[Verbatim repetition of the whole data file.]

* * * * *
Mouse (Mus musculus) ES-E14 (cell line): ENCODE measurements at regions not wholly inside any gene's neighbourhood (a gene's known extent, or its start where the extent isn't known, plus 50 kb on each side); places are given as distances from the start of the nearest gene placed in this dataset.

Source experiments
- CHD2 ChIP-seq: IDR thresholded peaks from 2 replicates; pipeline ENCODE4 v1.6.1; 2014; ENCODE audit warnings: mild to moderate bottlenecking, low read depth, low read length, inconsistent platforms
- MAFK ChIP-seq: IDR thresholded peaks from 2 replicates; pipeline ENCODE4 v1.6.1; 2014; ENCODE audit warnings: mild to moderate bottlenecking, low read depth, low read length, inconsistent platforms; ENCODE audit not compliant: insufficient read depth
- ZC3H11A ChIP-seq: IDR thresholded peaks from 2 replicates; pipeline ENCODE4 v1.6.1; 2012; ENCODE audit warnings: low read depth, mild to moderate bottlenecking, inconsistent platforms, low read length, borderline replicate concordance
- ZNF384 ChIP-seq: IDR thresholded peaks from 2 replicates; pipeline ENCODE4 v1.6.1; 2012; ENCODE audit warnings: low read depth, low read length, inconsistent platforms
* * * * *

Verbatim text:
Mouse (Mus musculus) ES-E14 (cell line): ENCODE measurements at regions not wholly inside any gene's neighbourhood (a gene's known extent, or its start where the extent isn't known, plus 50 kb on each side); places are given as distances from the start of the nearest gene placed in this dataset.

Source experiments
- CHD2 ChIP-seq: IDR thresholded peaks from 2 replicates; pipeline ENCODE4 v1.6.1; 2014; ENCODE audit warnings: mild to moderate bottlenecking, low read depth, low read length, inconsistent platforms
- MAFK ChIP-seq: IDR thresholded peaks from 2 replicates; pipeline ENCODE4 v1.6.1; 2014; ENCODE audit warnings: mild to moderate bottlenecking, low read depth, low read length, inconsistent platforms; ENCODE audit not compliant: insufficient read depth
- ZC3H11A ChIP-seq: IDR thresholded peaks from 2 replicates; pipeline ENCODE4 v1.6.1; 2012; ENCODE audit warnings: low read depth, mild to moderate bottlenecking, inconsistent platforms, low read length, borderline replicate concordance
- ZNF384 ChIP-seq: IDR thresholded peaks from 2 replicates; pipeline ENCODE4 v1.6.1; 2012; ENCODE audit warnings: low read depth, low read length, inconsistent platforms